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effects of service quality on organization operational costs

All organizations are struggling to improve customer-focused quality in decentralized,
individualized, and highly competitive domestic and global markets. Service industries are
especially aware of the need to modify manufacturing-based total quality management (TQM)
systems to guide their own internal organizational change processes. Better design,
implementation, and daily management of customer-focused quality improvement (QI) strategies
are essential for survival in rapidly changing business and public service environments. When
thoughtfully applied and appropriately modified to meet all types of customer needs, QI
principles are a sound means to respond to customer needs. This conclusion is well-known and
often repeated in business circles. Service quality in organization plays an increasingly important
role in the economy of many countries. In todays global competitive environment delivering
service quality is considered as an essential strategy for success and survival. Customer needs and
expectations are changing when it comes to organizational services and their quality
requirements. However, service quality practices in public sector organizations is slow and is
further exacerbated by difficulties in measuring outcomes, greater scrutiny from the public and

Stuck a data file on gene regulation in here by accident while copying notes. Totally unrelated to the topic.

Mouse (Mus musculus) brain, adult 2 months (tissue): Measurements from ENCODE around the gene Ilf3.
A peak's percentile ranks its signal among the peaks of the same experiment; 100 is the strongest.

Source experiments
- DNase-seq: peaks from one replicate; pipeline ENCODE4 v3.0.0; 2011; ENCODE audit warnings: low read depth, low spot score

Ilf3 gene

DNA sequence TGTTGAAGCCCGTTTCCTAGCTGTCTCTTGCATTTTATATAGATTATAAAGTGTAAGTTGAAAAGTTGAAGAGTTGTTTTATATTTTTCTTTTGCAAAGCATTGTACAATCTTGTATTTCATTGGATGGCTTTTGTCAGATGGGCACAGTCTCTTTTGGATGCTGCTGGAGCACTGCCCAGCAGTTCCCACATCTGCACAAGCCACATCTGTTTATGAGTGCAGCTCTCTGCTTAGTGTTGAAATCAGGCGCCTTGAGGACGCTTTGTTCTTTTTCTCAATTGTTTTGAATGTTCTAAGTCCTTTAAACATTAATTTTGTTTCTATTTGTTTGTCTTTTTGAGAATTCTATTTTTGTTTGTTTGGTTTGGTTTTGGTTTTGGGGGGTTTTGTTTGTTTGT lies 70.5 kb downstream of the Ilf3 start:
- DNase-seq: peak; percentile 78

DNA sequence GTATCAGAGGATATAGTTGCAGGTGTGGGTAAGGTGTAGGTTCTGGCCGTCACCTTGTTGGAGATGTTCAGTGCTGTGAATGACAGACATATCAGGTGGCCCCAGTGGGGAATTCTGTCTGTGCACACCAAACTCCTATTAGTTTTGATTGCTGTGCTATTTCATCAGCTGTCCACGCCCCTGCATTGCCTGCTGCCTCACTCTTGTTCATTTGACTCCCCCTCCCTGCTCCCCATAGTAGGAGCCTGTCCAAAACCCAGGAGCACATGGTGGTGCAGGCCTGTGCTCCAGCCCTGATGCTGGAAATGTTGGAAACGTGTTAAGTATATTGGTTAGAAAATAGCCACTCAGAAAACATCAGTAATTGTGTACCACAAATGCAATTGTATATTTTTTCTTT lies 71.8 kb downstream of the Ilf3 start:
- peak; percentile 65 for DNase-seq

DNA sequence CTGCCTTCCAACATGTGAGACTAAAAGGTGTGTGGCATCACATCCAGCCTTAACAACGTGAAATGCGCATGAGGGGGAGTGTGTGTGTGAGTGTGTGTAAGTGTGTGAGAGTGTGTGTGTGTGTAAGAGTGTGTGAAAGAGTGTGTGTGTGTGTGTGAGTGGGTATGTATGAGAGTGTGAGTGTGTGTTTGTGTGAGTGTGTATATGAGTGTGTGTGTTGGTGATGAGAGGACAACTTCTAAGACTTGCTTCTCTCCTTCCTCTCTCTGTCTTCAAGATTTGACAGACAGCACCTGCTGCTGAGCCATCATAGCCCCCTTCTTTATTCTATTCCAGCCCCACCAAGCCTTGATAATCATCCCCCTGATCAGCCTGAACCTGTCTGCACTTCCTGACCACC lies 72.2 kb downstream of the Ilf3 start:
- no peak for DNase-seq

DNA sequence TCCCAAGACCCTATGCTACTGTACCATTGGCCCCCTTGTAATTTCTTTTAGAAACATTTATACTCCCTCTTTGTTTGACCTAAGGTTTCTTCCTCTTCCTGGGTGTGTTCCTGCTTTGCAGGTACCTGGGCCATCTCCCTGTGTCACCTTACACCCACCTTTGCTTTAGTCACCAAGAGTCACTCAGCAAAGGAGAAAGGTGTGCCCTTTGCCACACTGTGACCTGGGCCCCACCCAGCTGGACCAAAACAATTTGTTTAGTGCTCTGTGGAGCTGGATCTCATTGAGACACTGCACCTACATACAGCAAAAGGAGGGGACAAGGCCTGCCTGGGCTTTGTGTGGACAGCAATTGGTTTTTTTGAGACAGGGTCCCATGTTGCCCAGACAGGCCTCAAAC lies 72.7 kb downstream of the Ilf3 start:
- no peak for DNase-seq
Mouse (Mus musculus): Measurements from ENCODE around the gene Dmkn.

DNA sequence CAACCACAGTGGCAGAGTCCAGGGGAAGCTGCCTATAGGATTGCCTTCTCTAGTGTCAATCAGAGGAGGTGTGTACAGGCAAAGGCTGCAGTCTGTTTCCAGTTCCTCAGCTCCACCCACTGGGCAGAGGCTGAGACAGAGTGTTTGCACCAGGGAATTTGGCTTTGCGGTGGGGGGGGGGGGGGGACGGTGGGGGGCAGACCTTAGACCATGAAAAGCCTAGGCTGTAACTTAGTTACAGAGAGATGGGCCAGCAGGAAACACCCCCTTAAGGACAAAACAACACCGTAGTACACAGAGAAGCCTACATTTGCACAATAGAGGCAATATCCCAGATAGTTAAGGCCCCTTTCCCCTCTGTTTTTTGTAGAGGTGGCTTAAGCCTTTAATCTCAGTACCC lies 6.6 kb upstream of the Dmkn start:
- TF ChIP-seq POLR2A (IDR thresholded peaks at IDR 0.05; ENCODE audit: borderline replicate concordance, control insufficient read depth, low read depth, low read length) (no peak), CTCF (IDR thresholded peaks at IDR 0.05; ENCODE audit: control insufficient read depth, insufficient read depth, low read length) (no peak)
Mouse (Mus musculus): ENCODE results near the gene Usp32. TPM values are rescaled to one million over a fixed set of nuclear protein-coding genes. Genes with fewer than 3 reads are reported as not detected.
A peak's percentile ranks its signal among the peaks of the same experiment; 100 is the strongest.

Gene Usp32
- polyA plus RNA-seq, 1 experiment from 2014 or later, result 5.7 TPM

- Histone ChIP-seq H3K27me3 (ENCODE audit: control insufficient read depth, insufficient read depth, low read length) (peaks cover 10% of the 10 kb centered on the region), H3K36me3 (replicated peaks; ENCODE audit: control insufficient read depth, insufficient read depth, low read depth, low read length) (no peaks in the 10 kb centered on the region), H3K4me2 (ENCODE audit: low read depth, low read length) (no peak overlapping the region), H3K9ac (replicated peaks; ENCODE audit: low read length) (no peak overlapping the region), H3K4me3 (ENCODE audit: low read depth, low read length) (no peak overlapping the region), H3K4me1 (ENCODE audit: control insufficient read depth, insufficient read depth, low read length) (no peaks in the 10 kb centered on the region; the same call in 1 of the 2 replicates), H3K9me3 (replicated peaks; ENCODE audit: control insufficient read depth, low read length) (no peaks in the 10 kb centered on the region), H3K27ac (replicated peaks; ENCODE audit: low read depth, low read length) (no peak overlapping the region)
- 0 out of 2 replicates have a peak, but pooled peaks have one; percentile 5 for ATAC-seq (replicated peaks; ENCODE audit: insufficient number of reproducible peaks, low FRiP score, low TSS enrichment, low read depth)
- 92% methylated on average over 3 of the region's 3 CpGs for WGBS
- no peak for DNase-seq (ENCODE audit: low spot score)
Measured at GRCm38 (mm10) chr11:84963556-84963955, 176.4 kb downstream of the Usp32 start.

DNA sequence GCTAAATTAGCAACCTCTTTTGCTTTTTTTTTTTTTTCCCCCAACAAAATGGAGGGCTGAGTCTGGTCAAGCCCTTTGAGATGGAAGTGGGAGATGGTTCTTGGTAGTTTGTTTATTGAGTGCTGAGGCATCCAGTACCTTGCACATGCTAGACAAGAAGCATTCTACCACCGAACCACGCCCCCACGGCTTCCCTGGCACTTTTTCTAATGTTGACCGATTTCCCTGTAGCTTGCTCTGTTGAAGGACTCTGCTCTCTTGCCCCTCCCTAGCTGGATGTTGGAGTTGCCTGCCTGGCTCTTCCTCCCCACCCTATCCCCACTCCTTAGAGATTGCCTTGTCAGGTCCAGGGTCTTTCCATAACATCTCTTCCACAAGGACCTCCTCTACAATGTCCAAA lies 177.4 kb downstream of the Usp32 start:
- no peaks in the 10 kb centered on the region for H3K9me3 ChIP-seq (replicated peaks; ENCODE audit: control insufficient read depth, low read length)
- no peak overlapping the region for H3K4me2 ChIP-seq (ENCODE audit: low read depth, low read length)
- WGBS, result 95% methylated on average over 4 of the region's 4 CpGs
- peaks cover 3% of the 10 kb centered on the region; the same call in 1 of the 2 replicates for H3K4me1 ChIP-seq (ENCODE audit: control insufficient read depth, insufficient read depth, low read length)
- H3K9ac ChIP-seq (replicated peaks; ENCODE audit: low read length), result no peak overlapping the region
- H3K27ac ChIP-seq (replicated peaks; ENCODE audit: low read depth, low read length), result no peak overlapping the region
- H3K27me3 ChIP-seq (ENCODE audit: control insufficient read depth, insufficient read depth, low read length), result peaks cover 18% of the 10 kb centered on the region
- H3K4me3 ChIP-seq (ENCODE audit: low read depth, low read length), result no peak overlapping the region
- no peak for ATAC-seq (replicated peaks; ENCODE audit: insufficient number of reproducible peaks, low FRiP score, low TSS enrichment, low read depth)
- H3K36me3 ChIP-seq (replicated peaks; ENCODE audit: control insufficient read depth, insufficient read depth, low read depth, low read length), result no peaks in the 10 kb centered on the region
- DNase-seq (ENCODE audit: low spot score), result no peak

press, a lack of freedom to act in an arbitrary fashion and a requirement for decisions to be
The main objective of this study is to find out effects of service quality on organization
operational costs. But specifically it aims at identifying tools to improve service quality and
factors to consider when improving service quality.

A case study was applied in conducting the research project; this is due to the fact that this type of
research design accommodates almost all research instruments such as questionnaire, interview,
observation and documentary source. (Kothari, 2004)
Mainly secondary documentary data sources where consulted as this type of research consults
several publications both published and unpublished, reports and journals.
Documentary sources from various economics publications on agglomeration or production
across borders. The Internet also was used as source of information and data.

Literature review
Service quality
The fact that the perceived quality of the product is becoming the most important competition
factor in business world has been the reason of naming the present business era as Quality Era
(Peeler, 1996). Consequently, service marketing intellectuals and researchers have offered several
metaphors of this issue. For example, Berry (cited in Kandampully, 1998, p 423) calls it the most
powerful competition weapon and Clow (1993) calls it the Organizations life-giving blood.
Quality is a multi-dimensional phenomenon. Thus, reaching the service quality without
distinguishing the important aspects of quality is impossible. In his discussion of service quality,